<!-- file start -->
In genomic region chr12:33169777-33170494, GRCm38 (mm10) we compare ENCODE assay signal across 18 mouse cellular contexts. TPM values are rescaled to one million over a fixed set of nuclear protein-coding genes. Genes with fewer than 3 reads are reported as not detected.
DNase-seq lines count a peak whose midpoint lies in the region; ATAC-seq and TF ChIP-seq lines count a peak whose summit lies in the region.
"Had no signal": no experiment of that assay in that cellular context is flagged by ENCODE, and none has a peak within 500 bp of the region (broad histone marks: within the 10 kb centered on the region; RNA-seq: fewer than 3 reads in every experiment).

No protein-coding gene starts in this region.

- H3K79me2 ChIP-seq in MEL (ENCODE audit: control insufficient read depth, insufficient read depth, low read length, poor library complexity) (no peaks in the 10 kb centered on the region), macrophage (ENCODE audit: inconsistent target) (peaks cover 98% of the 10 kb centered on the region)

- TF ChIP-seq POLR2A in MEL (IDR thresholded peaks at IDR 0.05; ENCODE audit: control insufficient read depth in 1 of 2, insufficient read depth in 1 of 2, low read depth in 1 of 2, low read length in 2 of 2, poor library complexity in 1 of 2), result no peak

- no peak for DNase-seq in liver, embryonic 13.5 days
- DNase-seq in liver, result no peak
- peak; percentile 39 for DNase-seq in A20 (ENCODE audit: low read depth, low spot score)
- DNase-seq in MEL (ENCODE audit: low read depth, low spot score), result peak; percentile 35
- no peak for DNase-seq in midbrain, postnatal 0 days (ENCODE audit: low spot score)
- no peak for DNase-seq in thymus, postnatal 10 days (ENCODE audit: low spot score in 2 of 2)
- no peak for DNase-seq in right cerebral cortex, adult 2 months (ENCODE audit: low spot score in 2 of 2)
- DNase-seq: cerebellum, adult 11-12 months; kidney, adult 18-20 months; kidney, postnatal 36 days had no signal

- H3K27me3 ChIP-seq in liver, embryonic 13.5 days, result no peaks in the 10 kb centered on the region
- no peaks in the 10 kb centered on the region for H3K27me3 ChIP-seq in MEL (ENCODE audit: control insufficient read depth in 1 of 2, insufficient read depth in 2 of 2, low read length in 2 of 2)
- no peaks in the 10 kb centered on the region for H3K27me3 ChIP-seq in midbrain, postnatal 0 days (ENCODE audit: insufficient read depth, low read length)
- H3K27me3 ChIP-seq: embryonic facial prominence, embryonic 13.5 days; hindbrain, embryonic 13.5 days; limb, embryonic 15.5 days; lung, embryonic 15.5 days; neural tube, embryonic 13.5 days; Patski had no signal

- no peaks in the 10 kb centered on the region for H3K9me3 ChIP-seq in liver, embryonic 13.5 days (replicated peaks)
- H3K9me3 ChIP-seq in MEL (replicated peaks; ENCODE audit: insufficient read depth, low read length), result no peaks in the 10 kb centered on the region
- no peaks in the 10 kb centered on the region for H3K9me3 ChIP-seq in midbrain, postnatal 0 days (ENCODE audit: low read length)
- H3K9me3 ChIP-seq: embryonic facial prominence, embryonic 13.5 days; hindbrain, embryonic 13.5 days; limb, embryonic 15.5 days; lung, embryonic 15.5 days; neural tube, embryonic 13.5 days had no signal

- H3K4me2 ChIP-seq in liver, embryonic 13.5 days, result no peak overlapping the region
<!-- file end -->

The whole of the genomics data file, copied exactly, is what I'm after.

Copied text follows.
In genomic region chr12:33169777-33170494, GRCm38 (mm10) we compare ENCODE assay signal across 18 mouse cellular contexts. TPM values are rescaled to one million over a fixed set of nuclear protein-coding genes. Genes with fewer than 3 reads are reported as not detected.
DNase-seq lines count a peak whose midpoint lies in the region; ATAC-seq and TF ChIP-seq lines count a peak whose summit lies in the region.
"Had no signal": no experiment of that assay in that cellular context is flagged by ENCODE, and none has a peak within 500 bp of the region (broad histone marks: within the 10 kb centered on the region; RNA-seq: fewer than 3 reads in every experiment).

No protein-coding gene starts in this region.

- H3K79me2 ChIP-seq in MEL (ENCODE audit: control insufficient read depth, insufficient read depth, low read length, poor library complexity) (no peaks in the 10 kb centered on the region), macrophage (ENCODE audit: inconsistent target) (peaks cover 98% of the 10 kb centered on the region)

- TF ChIP-seq POLR2A in MEL (IDR thresholded peaks at IDR 0.05; ENCODE audit: control insufficient read depth in 1 of 2, insufficient read depth in 1 of 2, low read depth in 1 of 2, low read length in 2 of 2, poor library complexity in 1 of 2), result no peak

- no peak for DNase-seq in liver, embryonic 13.5 days
- DNase-seq in liver, result no peak
- peak; percentile 39 for DNase-seq in A20 (ENCODE audit: low read depth, low spot score)
- DNase-seq in MEL (ENCODE audit: low read depth, low spot score), result peak; percentile 35
- no peak for DNase-seq in midbrain, postnatal 0 days (ENCODE audit: low spot score)
- no peak for DNase-seq in thymus, postnatal 10 days (ENCODE audit: low spot score in 2 of 2)
- no peak for DNase-seq in right cerebral cortex, adult 2 months (ENCODE audit: low spot score in 2 of 2)
- DNase-seq: cerebellum, adult 11-12 months; kidney, adult 18-20 months; kidney, postnatal 36 days had no signal

- H3K27me3 ChIP-seq in liver, embryonic 13.5 days, result no peaks in the 10 kb centered on the region
- no peaks in the 10 kb centered on the region for H3K27me3 ChIP-seq in MEL (ENCODE audit: control insufficient read depth in 1 of 2, insufficient read depth in 2 of 2, low read length in 2 of 2)
- no peaks in the 10 kb centered on the region for H3K27me3 ChIP-seq in midbrain, postnatal 0 days (ENCODE audit: insufficient read depth, low read length)
- H3K27me3 ChIP-seq: embryonic facial prominence, embryonic 13.5 days; hindbrain, embryonic 13.5 days; limb, embryonic 15.5 days; lung, embryonic 15.5 days; neural tube, embryonic 13.5 days; Patski had no signal

- no peaks in the 10 kb centered on the region for H3K9me3 ChIP-seq in liver, embryonic 13.5 days (replicated peaks)
- H3K9me3 ChIP-seq in MEL (replicated peaks; ENCODE audit: insufficient read depth, low read length), result no peaks in the 10 kb centered on the region
- no peaks in the 10 kb centered on the region for H3K9me3 ChIP-seq in midbrain, postnatal 0 days (ENCODE audit: low read length)
- H3K9me3 ChIP-seq: embryonic facial prominence, embryonic 13.5 days; hindbrain, embryonic 13.5 days; limb, embryonic 15.5 days; lung, embryonic 15.5 days; neural tube, embryonic 13.5 days had no signal

- H3K4me2 ChIP-seq in liver, embryonic 13.5 days, result no peak overlapping the region